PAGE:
Predator-prey interactions can have a significant impact on the abundance and distribution of species, but the outcome of these interactions is often context-dependent. In small freshwater habitats, predacious copepods are potential biological control agents for mosquito larvae. Through laboratory experiments, we tested if the presence of a non-mosquito prey (neonate Daphnia pulex) influenced prey selection of the predaceous copepod (Acanthocyclops vernalis) on 1st instar Aedes mosquitoes (Aedes aegypti and Aedes albopictus). Copepods were starved for 12 h prior to being exposed to the two prey types (larval mosquitoes and Daphnia) at three densities: 25 mosquitoes:75 Daphnia, 50 mosquitoes:50 Daphnia, 75 mosquitoes:25 Daphnia. Single prey choice trials for each species as well as no-predator trials were also established for controls. Copepods were effective predators, with a single copepod consuming up to 37 1st instar mosquito larvae during the 24-h trials. The number of mosquitoes consumed increased with their relative density, but the proportion of mosquitoes consumed was highest when Aedes made up only 25% of the population. Results from our study show that in a simple predator/two-prey system, two species of larval mosquitoes (Ae. aegypti and Ae. albopictus) are preferentially consumed over an alternative zooplankton by the copepod predator Acanthocyclops vernalis.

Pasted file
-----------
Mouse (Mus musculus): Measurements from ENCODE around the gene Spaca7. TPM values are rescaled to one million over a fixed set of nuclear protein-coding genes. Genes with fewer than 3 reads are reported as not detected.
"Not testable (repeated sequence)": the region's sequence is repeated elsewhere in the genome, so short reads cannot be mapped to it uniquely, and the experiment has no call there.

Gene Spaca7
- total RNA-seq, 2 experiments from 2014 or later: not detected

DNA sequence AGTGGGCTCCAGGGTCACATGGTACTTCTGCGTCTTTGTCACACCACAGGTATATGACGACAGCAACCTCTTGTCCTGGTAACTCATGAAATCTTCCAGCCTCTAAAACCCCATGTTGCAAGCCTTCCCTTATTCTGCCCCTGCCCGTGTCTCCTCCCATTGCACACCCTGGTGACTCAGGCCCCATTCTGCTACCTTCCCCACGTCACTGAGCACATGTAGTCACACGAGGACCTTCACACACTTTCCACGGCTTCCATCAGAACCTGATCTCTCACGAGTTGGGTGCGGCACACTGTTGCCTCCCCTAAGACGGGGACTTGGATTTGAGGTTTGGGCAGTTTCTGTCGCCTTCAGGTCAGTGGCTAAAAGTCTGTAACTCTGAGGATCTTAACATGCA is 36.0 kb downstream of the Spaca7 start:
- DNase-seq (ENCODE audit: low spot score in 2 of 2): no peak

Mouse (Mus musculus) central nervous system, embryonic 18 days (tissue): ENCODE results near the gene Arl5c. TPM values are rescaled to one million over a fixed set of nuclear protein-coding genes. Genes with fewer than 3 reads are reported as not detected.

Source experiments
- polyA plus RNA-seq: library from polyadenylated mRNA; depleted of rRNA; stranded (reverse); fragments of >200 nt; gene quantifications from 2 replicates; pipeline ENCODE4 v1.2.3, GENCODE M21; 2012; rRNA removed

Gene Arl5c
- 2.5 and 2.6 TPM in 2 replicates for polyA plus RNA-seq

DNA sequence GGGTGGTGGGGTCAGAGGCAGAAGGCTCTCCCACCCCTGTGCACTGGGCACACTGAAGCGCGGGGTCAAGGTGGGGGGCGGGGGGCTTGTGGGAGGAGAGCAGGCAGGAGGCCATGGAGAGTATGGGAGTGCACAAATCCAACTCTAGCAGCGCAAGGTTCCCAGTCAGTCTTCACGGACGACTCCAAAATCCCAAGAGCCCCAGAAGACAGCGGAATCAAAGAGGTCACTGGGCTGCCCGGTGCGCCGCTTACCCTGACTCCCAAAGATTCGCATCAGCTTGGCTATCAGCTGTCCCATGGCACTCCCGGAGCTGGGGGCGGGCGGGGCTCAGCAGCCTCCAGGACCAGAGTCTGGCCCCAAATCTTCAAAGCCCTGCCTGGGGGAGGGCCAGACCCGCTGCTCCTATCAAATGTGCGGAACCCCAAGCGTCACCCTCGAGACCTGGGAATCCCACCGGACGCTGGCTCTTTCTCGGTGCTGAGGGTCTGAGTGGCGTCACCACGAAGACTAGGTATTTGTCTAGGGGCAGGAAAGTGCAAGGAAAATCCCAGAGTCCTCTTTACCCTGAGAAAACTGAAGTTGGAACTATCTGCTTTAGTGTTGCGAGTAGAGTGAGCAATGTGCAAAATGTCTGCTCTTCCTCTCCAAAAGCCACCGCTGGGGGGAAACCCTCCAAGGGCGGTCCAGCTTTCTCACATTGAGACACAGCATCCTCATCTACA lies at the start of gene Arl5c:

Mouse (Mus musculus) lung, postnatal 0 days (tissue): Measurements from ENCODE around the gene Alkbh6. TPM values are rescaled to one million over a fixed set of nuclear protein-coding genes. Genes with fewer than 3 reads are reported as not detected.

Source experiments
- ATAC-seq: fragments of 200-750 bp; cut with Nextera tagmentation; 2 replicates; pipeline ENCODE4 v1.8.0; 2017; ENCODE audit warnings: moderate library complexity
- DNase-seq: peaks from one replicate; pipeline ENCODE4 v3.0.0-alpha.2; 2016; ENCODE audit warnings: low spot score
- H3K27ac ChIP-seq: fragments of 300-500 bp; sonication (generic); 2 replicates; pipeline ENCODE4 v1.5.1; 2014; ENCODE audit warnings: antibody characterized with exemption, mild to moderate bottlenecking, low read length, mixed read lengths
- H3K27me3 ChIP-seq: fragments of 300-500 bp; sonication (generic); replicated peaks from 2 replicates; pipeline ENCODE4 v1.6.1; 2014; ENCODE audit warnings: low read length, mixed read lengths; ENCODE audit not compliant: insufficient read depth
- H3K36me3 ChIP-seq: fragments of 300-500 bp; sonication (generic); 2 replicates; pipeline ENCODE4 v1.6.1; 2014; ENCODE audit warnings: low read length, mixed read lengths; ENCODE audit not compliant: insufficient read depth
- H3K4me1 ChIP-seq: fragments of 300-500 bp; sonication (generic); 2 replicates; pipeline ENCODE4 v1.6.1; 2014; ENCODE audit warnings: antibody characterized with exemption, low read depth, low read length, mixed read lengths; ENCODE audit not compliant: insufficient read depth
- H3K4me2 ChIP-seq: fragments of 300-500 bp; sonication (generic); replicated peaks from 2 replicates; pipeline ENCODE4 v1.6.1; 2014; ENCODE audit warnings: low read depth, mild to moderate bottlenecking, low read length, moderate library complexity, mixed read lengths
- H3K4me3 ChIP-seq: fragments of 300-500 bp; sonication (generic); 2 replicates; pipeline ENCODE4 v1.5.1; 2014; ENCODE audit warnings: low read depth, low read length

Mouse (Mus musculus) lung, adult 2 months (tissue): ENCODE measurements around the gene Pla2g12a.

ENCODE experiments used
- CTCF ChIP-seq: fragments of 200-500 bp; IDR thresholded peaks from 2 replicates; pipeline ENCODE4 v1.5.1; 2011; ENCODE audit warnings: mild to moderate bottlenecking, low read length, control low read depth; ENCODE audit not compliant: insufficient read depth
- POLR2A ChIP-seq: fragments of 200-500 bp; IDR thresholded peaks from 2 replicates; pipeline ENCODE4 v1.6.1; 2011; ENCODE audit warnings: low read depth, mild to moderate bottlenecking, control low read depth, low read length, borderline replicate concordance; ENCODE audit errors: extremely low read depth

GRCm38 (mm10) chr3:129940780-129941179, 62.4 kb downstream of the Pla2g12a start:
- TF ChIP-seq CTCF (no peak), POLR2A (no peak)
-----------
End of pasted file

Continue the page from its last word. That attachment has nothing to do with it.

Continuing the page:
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Vol. 46 • No. 2